Showing all posts tagged "Cloudfront"

Using Route 53, Cloudfront, and postach.io to serve HTTPS pages

HTTPS everywhere graphic

For those of you using Route 53, CloudFront, and postach.io, this post explains how to securely serve your pages using HTTPS and CloudFront.

Starting October 2017, Google made good on "HTTPS Everywhere" unveiled at I/O 2014. The follow up was also posted on the Google Webmaster Central Blog under HTTPS as a ranking signal.

Hopefully, the above links explain why serving your site via HTTPS is important and frankly, required.

The folks over at postach.io were awesome in helping with the wayfinders and crafting a workaround. They provided a link to Route53 SSL Naked Domain Redirect which set up the framework for this solution.

Overall, there are three AWS configuration steps:

  • Setup your SSL certificate

  • Create a CloudFront distribution

  • Create a Route 53 alias

Setup your SSL certificate

Using AWS Certificate Manager (ACM), you'll either import an existing certificate or create a new one. When your current certificate expires, keep in mind that AWS provides these for FREE including wildcard certificates.

Create a CloudFront distribution

In the AWS console, navigate to CloudFront. Click on Create a Distribution then Get Started under Web. You will see a variety of options under Create Distribution.

Origin Settings

The value for Origin Domain Name is <username>.postach.io. If in doubt, log into postach.io and view your site. You'll see the correct URL address in the browser.

In Origin Protocol Policy, select HTTP. When CloudFront pulls anything from the origin (<username>.postach.io), it needs to be done using HTTP. postach.io only supports HTTP at the time of this post. I kept all of the other default settings under Origin Settings.

CloudFront Origin Domain Name and Origin Protocol Policy

Default Cache Behavior Settings

Scroll down to Default Cache Behavior Settings. I changed the following settings in this section:

  • Viewer Protocol Policy to Redirect HTTP to HTTPS.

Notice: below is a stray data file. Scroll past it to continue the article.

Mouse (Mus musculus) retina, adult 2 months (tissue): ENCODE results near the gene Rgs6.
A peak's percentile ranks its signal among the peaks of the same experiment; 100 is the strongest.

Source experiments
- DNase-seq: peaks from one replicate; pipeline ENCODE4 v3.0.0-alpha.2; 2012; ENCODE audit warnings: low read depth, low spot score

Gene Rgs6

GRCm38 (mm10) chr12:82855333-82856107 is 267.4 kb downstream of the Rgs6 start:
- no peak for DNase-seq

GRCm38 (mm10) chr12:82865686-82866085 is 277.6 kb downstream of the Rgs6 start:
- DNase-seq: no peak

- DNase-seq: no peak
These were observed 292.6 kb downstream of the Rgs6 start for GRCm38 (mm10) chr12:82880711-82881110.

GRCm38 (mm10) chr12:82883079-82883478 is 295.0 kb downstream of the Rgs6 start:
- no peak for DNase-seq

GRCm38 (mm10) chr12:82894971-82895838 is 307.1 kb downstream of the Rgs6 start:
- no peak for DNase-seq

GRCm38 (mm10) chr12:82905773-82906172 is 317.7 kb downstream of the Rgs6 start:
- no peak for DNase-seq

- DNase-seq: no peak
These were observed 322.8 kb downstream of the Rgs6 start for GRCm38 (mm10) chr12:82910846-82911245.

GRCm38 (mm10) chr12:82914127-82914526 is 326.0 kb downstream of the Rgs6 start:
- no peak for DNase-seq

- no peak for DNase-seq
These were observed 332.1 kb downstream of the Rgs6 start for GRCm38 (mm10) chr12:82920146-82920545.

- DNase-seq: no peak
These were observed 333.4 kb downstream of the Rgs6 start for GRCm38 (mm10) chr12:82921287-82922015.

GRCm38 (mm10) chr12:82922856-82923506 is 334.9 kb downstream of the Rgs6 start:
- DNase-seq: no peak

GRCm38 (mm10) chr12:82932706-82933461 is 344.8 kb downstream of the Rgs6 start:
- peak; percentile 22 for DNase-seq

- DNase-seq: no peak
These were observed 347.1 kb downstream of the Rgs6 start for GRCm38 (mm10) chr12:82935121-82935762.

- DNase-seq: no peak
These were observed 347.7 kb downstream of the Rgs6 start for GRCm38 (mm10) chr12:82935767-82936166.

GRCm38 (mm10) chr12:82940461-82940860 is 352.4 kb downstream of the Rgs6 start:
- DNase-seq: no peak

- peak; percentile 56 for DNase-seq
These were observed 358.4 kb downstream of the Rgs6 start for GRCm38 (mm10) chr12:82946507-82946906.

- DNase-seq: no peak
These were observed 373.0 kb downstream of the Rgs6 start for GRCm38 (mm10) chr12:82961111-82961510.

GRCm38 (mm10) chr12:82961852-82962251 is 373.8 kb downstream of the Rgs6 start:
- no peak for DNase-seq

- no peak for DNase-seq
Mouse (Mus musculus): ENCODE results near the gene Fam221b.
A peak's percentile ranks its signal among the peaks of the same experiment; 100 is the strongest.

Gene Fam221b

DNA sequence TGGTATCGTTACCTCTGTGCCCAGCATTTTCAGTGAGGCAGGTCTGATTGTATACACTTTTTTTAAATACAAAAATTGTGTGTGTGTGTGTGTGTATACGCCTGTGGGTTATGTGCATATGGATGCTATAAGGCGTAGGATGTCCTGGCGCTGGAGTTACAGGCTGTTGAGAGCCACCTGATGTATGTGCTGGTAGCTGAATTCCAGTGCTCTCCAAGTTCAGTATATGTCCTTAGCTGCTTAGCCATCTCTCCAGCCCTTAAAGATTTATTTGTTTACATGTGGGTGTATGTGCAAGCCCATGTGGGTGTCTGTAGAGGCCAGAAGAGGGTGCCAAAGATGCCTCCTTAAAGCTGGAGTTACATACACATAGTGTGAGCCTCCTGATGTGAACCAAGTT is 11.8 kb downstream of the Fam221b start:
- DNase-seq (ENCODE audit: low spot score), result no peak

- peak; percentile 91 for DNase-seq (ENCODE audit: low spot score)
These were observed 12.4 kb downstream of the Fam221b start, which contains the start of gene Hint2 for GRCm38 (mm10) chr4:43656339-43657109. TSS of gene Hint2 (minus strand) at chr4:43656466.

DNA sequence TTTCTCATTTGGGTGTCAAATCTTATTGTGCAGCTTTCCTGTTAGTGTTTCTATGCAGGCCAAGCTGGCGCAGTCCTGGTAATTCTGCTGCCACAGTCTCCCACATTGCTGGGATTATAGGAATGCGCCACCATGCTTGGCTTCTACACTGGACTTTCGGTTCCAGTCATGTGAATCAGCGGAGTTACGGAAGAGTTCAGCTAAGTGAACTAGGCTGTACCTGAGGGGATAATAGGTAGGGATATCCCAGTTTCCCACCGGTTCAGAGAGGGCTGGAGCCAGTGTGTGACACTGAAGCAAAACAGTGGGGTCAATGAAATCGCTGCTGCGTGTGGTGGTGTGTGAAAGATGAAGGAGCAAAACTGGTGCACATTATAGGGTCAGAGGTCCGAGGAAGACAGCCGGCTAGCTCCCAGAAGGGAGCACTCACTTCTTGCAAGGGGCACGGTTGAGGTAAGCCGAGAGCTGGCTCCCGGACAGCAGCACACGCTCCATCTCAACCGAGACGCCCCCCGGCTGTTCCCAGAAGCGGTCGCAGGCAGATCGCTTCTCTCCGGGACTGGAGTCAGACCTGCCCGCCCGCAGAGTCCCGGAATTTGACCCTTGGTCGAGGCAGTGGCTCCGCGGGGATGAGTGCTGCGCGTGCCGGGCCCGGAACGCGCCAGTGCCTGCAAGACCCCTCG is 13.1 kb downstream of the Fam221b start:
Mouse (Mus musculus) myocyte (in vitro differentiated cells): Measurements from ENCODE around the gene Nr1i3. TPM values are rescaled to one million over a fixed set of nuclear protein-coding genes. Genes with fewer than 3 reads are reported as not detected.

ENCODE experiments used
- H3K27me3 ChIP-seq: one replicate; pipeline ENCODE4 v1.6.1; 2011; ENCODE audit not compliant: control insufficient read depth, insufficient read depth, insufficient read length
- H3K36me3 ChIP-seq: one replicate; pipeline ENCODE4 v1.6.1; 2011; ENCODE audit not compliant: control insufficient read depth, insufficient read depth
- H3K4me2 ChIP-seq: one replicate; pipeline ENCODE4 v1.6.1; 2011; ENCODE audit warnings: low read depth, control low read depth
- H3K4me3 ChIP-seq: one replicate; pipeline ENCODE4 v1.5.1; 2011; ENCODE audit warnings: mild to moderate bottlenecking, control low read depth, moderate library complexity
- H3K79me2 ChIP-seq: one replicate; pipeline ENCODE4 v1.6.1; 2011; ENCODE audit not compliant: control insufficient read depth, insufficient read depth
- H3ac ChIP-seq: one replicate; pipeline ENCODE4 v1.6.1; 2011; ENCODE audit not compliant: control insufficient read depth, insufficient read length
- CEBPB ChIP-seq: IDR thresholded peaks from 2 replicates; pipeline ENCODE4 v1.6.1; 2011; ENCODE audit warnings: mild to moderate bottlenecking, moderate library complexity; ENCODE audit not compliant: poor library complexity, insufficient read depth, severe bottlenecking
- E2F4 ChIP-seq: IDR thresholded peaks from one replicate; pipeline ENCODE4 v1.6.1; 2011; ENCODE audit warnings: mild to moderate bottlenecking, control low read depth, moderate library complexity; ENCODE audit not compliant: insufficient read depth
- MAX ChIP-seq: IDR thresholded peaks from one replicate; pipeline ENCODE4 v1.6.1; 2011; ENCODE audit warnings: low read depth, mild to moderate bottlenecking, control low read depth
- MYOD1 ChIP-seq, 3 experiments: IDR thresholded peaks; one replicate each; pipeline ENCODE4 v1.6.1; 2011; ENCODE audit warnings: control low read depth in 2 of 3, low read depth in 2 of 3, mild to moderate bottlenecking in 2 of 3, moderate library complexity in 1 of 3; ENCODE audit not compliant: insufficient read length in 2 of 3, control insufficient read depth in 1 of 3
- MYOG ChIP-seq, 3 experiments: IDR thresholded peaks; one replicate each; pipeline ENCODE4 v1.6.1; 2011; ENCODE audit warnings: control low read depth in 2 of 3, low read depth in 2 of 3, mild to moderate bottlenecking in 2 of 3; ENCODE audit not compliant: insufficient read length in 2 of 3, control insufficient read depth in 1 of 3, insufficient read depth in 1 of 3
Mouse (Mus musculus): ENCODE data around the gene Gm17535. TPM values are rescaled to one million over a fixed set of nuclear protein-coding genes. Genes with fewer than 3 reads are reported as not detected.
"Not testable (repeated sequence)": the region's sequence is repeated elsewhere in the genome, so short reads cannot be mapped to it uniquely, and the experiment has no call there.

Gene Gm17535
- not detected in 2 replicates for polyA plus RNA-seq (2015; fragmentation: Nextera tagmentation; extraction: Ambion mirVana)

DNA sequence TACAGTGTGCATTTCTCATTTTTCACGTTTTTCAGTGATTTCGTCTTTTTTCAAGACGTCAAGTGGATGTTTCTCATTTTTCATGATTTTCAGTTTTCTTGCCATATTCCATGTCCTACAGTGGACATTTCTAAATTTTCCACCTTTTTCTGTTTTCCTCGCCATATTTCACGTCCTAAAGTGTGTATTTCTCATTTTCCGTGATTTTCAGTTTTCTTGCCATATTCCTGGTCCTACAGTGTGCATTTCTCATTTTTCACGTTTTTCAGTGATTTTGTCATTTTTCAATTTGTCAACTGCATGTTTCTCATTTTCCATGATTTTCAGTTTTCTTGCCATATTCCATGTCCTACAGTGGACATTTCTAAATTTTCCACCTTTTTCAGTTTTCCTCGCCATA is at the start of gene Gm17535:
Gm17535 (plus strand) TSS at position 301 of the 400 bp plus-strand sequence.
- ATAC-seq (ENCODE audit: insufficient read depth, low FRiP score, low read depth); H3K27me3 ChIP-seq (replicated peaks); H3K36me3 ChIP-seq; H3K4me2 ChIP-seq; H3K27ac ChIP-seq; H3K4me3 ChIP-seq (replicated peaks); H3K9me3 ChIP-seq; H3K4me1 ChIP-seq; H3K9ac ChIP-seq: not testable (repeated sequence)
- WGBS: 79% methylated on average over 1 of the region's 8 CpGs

• Cache Based on Selected Request Headers to All.

  • Forward Cookies to All.

  • Query String Forwarding and Caching to Forward all, cache based on all.

CloudFront Default Cache Behavior Settings

postach.io is a service to serve pages from Evernote easily and not a platform to build an application. The headers, cookies, and query string settings can be adjusted to enable a bit more caching. I didn't spend the time to tune these options since caching isn't a concern for me right now.

Distribution Settings

Scroll down to Distribution Settings. Enter the domain name(s) that points to your postach.io site in Alternate Domain Names (CNAMEs). My domain is blog.jordanjr.com.

Under SSL Certificate, you'll select Custom SSL Certificate and from the dropdown, find the certificate you created or uploaded in ACM.

Under Custom SSL Client Support, select Only Clients that Support Server Name Indication (SNI). All modern browsers support SNI so you should be good here. All of the other options remain the CloudFront defaults. Last, click on Create Distribution and wait for CloudFront to deploy your distribution. Creating the distribution can take 15 to 30 minutes.

CloudFront Distribution Settings

Create a Route 53 alias

Navigate to Route 53in the AWS console and go into your hosted zone. Click on Create Record Set. Under Name, enter the subdomain you'll be using for your site. I entered blog. Select A - IPv4 address under Type and click Yes on Alias. When you click on Alias Target, wait a few seconds and then you'll see a listing of available targets. Select the CloudFront distribution you created in the next step. Last, click on Create to complete this setup.

Route 53 alias settings for CloudFront

Something to keep in mind

Depending on how you configured your CloudFront distribution, you might need to invalidate your cache if you modify an existing page and want it to show up right away. I find that even though there is minimal caching with this setup, caching does occur.

Epilogue

I'm a big fan and user of Evernote. I came across postach.io when I was looking for a simple way to blog. I didn't want to spin up, theme, and maintain a full CMS or go with one of the public blogging sites. While there are some quirks with Evernote and getting the post formatting correct, I like the workflow as well as the support for markdown.

And sure, this might be overkill for most since you can deploy a static site to S3 and use CloudFront. Once Evernote, postach.io, and AWS is setup correctly, posting an article becomes simple.

Comments, questions, or corrections?? Let me know!